Lest some folks at Bank of America actually believe that the bank’s collapsing stock price has something to do with me, I should point out that the stock [has suffered a] 50+% collapse so far this year. And an 85+% collapse in the past 5 years.
Roger Jinkinson is a British writer, and he lives in a remote Greek village on the island of Karpathos. Although the village is not immune to the meltdown of the Greek economy caused by a huge problem with sovereign debt creditworthiness, simmering most furiously in the ancient capital of Athens, 400 kilometers away, the small village has found its own way to survive the crisis.
The fundamentals of the Karpathos economy are straightforward: frugality and thrift that would perplex more cosmopolitan Europeans, hard work in labor that is practical and productive, and the replacement of a government fiat-money economy with a barter economy. Another factor has helped this rural economy work. Young Greeks, depressed by the collapsing system based upon an irresponsible government, are drifting back to places such as Karpathos, where life is not easy, but it is firmly grounded in the fundamentals of life.
Some of the older Greeks in this village either remember the mass starvation in the Second World War and the following years of the Greek Civil War, or they have been reminded of these very hard times by older family members.
Former Federal Reserve boss Alan Greenspan made headlines this week when he said gold is indeed a currency and noted that the euro was falling apart, contradicting top officials on both sides of the Atlantic.
“Gold, unlike all other commodities, is a currency,” he told attendees at a conference in Washington D.C. on August 23, saying he did not think the precious metal was in a bubble despite recently reaching a new record above $1900. And a flight to safety amid inflation fears is what’s causing soaring gold prices.
“The major thrust in the demand for gold is not for jewelry,” Greenspan explained. “It’s not for anything other than an escape from what is perceived to be a fiat money system, paper money, that seems to be deteriorating.”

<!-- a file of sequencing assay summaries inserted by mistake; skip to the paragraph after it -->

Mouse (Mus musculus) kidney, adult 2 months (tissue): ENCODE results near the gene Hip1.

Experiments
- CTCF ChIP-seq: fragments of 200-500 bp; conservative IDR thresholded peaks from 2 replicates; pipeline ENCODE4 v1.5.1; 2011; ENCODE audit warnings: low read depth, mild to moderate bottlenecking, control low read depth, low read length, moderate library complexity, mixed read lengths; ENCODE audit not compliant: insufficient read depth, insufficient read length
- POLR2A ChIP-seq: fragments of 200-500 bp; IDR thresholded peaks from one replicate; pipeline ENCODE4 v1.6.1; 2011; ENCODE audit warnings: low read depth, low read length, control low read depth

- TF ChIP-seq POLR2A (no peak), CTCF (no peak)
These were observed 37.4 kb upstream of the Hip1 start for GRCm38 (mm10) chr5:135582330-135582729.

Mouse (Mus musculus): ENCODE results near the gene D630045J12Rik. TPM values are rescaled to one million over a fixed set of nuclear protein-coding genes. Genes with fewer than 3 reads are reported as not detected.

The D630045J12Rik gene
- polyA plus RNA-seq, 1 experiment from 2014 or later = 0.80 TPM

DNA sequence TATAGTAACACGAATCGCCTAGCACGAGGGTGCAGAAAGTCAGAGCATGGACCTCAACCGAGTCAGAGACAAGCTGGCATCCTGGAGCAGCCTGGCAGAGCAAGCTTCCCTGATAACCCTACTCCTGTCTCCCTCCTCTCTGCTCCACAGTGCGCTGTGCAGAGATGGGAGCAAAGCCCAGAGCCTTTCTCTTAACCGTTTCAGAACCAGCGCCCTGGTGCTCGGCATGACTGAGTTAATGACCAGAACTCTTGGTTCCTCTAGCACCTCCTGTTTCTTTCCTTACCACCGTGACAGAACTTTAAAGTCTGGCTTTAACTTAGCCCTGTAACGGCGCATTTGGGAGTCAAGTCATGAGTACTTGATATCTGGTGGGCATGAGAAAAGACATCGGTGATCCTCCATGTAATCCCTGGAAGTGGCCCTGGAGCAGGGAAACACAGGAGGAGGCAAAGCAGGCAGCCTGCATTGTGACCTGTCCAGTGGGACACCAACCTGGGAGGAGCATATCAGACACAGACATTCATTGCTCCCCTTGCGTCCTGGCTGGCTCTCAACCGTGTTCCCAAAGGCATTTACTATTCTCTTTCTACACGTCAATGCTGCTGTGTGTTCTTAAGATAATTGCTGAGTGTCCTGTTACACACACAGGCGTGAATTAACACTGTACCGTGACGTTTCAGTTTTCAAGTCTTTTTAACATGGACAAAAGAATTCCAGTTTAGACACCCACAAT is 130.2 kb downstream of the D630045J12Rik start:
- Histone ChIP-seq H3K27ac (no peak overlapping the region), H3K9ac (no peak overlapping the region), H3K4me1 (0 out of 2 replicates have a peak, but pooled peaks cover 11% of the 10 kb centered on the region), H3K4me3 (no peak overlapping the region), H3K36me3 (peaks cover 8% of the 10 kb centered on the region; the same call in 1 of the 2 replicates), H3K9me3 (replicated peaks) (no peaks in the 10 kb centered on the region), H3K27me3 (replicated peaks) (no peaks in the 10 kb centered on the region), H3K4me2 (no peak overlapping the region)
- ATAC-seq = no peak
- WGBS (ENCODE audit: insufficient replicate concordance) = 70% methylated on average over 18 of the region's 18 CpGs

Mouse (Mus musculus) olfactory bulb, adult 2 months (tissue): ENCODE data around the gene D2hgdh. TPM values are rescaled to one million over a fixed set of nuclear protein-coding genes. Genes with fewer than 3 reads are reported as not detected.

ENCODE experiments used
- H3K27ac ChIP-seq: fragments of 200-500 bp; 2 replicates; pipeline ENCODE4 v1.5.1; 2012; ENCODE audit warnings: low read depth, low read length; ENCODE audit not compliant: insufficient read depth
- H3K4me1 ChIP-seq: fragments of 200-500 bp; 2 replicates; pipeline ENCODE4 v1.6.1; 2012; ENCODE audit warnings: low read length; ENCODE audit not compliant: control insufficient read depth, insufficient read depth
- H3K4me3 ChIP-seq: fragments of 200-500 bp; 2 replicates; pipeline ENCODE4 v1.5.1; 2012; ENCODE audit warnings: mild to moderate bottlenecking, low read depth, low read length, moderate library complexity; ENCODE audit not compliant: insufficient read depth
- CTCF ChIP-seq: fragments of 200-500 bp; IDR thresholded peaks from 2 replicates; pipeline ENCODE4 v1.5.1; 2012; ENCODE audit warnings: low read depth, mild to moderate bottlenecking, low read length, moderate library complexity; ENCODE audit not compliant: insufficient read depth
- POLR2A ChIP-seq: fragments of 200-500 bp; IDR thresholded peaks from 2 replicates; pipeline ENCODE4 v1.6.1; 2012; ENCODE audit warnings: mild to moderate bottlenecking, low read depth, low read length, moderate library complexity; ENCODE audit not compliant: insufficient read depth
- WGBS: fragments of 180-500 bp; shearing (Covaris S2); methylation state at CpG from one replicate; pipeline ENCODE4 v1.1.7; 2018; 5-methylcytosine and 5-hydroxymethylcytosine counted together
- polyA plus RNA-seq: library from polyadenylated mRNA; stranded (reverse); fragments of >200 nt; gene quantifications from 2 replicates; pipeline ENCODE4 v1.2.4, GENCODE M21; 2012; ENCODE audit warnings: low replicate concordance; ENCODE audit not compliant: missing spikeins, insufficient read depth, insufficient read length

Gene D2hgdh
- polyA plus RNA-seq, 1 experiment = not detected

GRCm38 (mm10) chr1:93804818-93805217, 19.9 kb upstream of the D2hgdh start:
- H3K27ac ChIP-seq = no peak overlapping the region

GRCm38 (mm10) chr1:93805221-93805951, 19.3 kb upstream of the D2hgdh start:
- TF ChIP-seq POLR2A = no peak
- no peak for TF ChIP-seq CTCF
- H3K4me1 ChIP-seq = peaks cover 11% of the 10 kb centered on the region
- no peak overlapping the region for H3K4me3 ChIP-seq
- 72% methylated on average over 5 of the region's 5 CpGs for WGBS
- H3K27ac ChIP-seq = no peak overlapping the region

Steve Jobs, the CEO for Apple Inc., announced on Wednesday that he could no longer maintain his position at the company. Jobs garnered a reputation for being the man behind the iPhone, iPad, and other devices that virtually put Apple on the map, making it one of the most well-known companies in the world. Unfortunately, his health issues have rendered him unable to continue as CEO.
The Blaze explains, “The move appears to be the result of an unspecified medical condition for which he took an indefinite leave from his post in January… Jobs’ health has long been a concern for Apple investors who see him as an industry oracle who seems to know what consumers want long before they do.”
Jobs has required a number of medical leaves throughout the last few years as a result of pancreatic cancer and a liver transplant.
While U.S. lawmakers wrestle with high unemployment and a mounting federal deficit, 80 percent of them have no academic background in business or economics, according to a new study by the Employment Policies Institute (EPI). The study found that only 8.4 percent of U.S. lawmakers majored in economics, while 13.7 percent studied subjects related to business or accounting. The majority of Congress — 55.7 percent — studied law, government, or humanities.
"How many members of Congress have an academic background that provided them with a basic understanding how the economy works? The answer, it turns out, is not many," the study concluded.
On the Senate budget committee, five out of 23 members — about 20 percent — have a business/accounting or econ background, EPI research fellow Michael Saltsman told POLITICO. And on the House side, eight out of 37 members, or just over 20 percent, hold academic degrees in business or economics fields.
With the raising of the debt ceiling, the “official” federal debt immediately surged past a new and unwelcome benchmark: The national debt now exceeds 100 percent of the gross domestic product for the first time since the Second World War era. With the debt now at $14.58 trillion and climbing vertiginously every day even as the economy continues to stagnate, it will not be very long before the national debt reaches 200 percent and higher. In fact, with over $45 trillion owed to Social Security, Medicare, and Medicaid recipients both present and future, the actual size of the national debt is already more than four times the GDP.
As for the so-called “cuts” enacted by this Congress, the long and rancorous debate produced essentially nothing. In exchange for statutory authority to raise the debt ceiling by another $2.4 trillion, the bill provides for cuts of only $900 billion, and for a special congressional committee to come up with an additional $1.5 trillion in savings — over the next decade in projected future spending. In other words, the bill makes no meaningful cuts in the government while providing for another $1.5 trillion in debt over the next year or so — this in exchange for vague promises of a comparable amount in cuts spaced out over 10 years, while the debt ceiling is raised again and again. Such is the nature of “compromise” in official Washington.